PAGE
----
July 29, 2020
During a global pandemic, one might think that hospitals at the very least would receive a break from complete system-wide lockdowns due to ransomware attacks. Unfortunately, the exact opposite is true. Attacks on hospitals have actually increased exponentially during all of this — and it certainly isn’t limited to just hospitals. Phishing, ransomware, data breaches, DDoS attacks and cybercriminality of all sorts have risen to numbers never before seen. The COVID-19 pandemic has created the perfect storm for malicious actors worldwide.
Today we’re taking a look at some of the most common types of attacks we’ve been seeing during the pandemic and how you can best protect yourself from them.
Email and malspam phishing are by far two of the largest attack vectors we’ve seen thus far — likely due to how simple it is for anyone to attempt and how often people fall for it. Everyone is understandably scrambling for the latest news regarding COVID-19 — whether pertaining to their local businesses, their own organization or financial relief from the government. All too often people are clicking on links purporting to be a valid news source or a government financial aid form on behalf of the Coronavirus Aid, Relief, and Economic Security (CARES) Act, only to fall victim to a ransomware lockdown, banking trojan or worse.
The best way to protect yourself and your organization is to adhere to the official guidance published by the Federal Trade Commission:
- Learn how to tell the difference between a real contact tracer and a scammer. Legitimate tracers need health information, not money or personal financial information.
- Don’t respond to texts, emails or calls about checks from the government. Here’s what you need to know.
- Ignore offers for vaccinations and home test kits. Scammers are selling products to treat or prevent COVID-19 without proof that they work.
- Be wary of ads for test kits. Most test kits being advertised have not been approved by the FDA and aren’t necessarily accurate.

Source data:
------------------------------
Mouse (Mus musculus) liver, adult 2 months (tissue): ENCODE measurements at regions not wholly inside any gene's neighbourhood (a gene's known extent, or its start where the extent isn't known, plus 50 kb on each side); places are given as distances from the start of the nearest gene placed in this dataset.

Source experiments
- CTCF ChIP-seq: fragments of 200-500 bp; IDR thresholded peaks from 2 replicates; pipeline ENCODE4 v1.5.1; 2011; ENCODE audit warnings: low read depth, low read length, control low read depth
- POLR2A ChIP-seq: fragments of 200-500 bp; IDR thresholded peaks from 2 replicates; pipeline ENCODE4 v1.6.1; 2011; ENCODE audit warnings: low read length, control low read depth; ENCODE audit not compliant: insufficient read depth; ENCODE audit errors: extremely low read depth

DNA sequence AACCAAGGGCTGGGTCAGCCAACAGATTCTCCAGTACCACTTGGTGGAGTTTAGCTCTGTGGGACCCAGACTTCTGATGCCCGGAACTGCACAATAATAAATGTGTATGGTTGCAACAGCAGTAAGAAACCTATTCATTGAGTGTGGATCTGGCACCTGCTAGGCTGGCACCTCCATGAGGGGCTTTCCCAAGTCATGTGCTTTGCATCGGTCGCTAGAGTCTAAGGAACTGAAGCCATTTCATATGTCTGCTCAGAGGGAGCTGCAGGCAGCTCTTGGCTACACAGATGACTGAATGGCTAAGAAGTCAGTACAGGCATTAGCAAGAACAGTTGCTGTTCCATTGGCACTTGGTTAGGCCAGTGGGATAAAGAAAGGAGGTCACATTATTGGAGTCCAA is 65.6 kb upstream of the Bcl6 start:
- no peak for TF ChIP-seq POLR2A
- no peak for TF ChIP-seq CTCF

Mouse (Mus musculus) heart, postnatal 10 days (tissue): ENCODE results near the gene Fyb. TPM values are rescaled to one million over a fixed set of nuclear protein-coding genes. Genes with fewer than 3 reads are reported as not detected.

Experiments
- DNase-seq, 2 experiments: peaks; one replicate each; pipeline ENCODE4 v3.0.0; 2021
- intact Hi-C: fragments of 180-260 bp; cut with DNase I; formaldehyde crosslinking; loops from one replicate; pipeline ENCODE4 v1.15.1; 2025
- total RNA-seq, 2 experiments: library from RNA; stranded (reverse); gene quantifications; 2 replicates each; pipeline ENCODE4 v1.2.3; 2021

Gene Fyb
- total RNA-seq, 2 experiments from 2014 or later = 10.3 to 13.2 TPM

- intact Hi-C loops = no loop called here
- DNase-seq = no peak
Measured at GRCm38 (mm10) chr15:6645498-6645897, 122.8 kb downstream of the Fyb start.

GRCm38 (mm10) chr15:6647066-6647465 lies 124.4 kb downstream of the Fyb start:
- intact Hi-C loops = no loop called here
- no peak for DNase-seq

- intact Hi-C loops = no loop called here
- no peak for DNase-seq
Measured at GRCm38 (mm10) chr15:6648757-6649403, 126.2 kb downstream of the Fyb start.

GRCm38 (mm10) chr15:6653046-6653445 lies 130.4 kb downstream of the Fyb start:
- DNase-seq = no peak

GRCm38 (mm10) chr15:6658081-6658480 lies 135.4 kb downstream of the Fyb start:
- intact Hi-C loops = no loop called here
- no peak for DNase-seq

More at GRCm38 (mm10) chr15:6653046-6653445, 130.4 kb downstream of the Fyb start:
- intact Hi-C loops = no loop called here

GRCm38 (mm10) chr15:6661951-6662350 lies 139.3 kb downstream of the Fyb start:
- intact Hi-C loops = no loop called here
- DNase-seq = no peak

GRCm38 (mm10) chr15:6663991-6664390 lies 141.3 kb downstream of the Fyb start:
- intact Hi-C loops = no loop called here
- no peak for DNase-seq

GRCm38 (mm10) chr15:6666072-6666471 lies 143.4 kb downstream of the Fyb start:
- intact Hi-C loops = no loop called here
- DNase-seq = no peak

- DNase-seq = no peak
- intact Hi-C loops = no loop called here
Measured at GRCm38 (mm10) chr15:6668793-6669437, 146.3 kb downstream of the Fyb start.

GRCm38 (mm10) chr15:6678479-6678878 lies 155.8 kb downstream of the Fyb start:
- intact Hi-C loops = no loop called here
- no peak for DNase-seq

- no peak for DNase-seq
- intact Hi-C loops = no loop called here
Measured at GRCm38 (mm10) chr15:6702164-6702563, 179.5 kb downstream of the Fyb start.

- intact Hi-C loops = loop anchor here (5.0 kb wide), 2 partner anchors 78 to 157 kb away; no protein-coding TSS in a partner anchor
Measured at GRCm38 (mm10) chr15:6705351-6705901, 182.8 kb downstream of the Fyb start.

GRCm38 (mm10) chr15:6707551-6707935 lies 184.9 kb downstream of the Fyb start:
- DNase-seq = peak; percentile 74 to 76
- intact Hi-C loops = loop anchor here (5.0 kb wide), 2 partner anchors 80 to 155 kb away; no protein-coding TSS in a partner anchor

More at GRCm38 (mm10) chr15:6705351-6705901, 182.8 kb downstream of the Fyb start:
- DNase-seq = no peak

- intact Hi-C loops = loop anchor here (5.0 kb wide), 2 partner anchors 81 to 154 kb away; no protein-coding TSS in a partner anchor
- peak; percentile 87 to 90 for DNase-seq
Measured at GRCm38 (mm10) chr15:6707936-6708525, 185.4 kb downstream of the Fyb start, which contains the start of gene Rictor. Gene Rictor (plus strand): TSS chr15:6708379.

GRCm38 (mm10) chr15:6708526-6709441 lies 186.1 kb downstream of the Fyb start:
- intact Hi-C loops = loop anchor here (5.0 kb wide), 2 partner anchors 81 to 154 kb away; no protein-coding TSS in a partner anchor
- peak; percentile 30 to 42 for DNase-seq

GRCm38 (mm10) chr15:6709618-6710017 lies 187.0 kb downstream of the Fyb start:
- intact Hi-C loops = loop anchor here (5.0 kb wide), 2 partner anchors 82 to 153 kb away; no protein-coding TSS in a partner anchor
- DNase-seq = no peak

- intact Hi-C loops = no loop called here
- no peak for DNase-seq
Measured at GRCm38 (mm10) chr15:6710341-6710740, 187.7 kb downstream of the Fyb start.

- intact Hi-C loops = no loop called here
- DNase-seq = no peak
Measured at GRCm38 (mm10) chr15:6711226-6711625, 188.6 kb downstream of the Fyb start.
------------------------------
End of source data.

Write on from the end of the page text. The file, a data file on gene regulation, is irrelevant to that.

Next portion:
- Hang up on robocalls. Scammers are using illegal robocalls to pitch everything from low-priced health insurance to work-at-home schemes.
- Watch for emails claiming to be from the CDC or WHO. Use sites like gov and usa.gov/coronavirus to get the latest information. And don’t click on links from sources you don’t know.
- Do your homework when it comes to donations. Never donate in cash, by gift card or by wiring money.
Remote Desktop Protocol Targeting
While most countries around the globe imposed quarantines and stay-at-home orders that forced companies to deploy more RDP systems online, this in turn increased the attack surface for hackers. RDP brute-force attacks have seen a tremendous spike.
Remote Desktop Protocol is a Microsoft technology (often built into Windows) that lets users log into remote workstations across the internet. RDP endpoints are secured via a username and password. As such, they are vulnerable to “brute-force attacks” — repeated log-in attempts where hackers try different username and password combinations, hoping to guess the log-in credentials. These attempts are often performed at rapid speed by an automated algorithm.
You can help to protect yourself from RDP targeting by taking the following steps:
- Use strong passwords.
- Make RDP available only through a corporate VPN.
- Use Network Level Authentication (NLA).
- If possible, enable two-factor authentication.
- If you don’t use RDP, disable it and close port 3389.
- Use a reliable security solution.
Distributed Denial of Service Attacks
A Distributed Denial of Service (DDoS) attack is an attempt to make an online service unavailable by overwhelming it with traffic from multiple sources. Downtime from an attack is even more detrimental with a remote workforce. A larger remote workforce can even act as an unintentional DDoS, simply because more users are trying to access services at the same time.
To handle these possibilities and help cushion against DDoS attacks, have increased bandwidth allocations ready. You should temporarily disable unused services to allow for more bandwidth, and discourage your employees from streaming videos, music or accessing other streaming services through the VPN. An MSSP can provide you with additional means of protection to help prevent this attack method altogether.
These three types of attacks are some of the most common but are by no means the only attack vectors. COVID-19 has created the perfect environment for criminals and even state-sponsored attackers to take full advantage of modern software, targeting organizations and individuals in increasingly creative and complex ways. At Rimstorm, our job is to keep up the pace and act as your shield, so that you can focus on keeping your organization running — both during and after the pandemic.